In any case, as I said, there's almost too much here to digest, let alone write about, but I'd be remiss if I didn't mention that Kino has also included two fascinating documentaries on Feuillade and Perret and that most of the films have been given better than workmanlike contemporary musical scores. Most important, the prints of the over 75 flicks in the set are obviously variable, but by and large most of them look astoundingly good given their age.
Bottom line: If you have even the slightest interest in cinema history, you really need to order Gaumont Treasures from Kino over here.
And tout de suite, as they say.
Okay, that said, and because things will doubtless be fairly quiet around here for the next few days, here's a totally off-topic little project for us all to contemplate, in honor of the great Henry Gibson, who died, alas, earlier this week:
Most Memorable Screen Performance by a Character Actor in a Supporting or Cameo Role!!!
And my totally top of my head Top Five is:
5. Mark Rydell in The Long Goodbye (Robert Altman, 1973)
I go hot and cold on Altman's revisionist take on the Raymond Chandler classic, but it features scads of terrific supporting performances by folks including Sterling Hayden and -- well I'll be darned -- Henry Gibson. Rydell's psychotic mobster, whose unexpected eruption into violence remains terrifying after all these years, runs away with the picture however.
4. Harry Davenport in Gone With the Wind (Victor Fleming, 1939)
Actually, Harry Davenport in anything, although he was mostly typecast as a crotchety old coot -- like GTWT's Dr. Meade -- in over 160(!) pictures between 1914 and 1949. I've said it before, but has anybody in Hollywood history been as consistently excellent in so many films? Frankly, I can't think of an actor who even comes close.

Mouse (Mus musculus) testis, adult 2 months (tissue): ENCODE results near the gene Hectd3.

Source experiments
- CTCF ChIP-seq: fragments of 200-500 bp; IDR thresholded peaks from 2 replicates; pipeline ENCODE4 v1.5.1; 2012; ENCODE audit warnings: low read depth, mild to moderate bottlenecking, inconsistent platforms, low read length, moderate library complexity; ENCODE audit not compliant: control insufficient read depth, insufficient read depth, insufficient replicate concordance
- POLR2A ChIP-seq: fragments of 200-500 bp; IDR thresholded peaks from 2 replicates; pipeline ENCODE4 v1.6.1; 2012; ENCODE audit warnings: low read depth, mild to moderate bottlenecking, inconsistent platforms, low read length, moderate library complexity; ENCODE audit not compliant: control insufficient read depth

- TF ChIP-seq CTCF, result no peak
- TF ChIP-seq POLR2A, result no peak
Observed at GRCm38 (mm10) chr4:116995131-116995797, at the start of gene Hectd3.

3. Cheech Marin in Tin Cup (Ron Shelton, 1996)
Cheech as the Sancho Panza-esque caddy and guru to Kevin Costner's quixotic golfer (he's trying to win the U.S. Open to impress a girl). A vastly underrated and charming film, and Marin gives one of the best sidekick performances in recent years.
2. Marcel Dalio in Catch-22 (Mike Nichols, 1970)
Dalio, formerly Bogart's Casablanca croupier, has the role of a lifetime as the infuriating opportunist who explains why Italy will actually win the war by losing it. One of the funniest scenes in the picture, actually, and almost verbatim from the supposedly unfilmmable book.
And the numero uno thespic turn in a feature film by a non-leading man type of guy unquestionably is...
1. J. Carroll Naish in The Beast With Five Fingers (Robert Flory, 1946)
Naish was an Irishman who got cast as a member of just about every ethnic group but his own; over a four decade career, he played Latino, Native American, East Asian, Polynesian, Middle Eastern/North African, South Asian, Eastern European and Mediterranean. Here he's an Italian police detective providing comic relief in one of the most over-the-top horror films of the 40s; in fact, he pretty much steals the picture out from under his scenery chewing character actor contemporary Peter Lorre. No mean feat, that.
Alrighty then -- and who would your choices be?